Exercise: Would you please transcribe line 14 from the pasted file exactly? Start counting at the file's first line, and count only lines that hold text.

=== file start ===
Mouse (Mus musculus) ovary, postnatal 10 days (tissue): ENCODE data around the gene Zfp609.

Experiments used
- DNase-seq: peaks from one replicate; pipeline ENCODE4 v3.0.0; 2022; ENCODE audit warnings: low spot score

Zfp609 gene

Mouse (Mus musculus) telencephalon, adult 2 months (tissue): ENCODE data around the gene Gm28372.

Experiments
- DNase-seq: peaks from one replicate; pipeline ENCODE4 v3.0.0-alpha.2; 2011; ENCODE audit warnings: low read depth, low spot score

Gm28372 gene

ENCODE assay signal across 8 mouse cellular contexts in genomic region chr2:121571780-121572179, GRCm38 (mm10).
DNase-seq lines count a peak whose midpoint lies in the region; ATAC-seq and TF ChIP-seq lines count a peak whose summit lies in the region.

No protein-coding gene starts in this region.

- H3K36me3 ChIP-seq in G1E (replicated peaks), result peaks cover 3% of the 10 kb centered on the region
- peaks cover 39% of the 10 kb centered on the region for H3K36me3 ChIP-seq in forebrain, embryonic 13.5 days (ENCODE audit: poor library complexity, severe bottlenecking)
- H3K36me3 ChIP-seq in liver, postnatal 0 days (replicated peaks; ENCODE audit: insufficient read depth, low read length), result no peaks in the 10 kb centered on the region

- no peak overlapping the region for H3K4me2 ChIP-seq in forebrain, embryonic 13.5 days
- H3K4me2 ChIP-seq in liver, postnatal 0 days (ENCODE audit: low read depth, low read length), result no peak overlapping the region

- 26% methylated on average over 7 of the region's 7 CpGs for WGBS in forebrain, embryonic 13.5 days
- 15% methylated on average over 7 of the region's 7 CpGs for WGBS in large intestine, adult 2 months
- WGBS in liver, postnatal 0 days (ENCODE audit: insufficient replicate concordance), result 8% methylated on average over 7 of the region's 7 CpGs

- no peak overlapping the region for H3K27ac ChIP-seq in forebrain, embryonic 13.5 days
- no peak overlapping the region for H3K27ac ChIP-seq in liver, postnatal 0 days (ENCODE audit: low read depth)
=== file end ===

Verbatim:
- H3K36me3 ChIP-seq in liver, postnatal 0 days (replicated peaks; ENCODE audit: insufficient read depth, low read length), result no peaks in the 10 kb centered on the region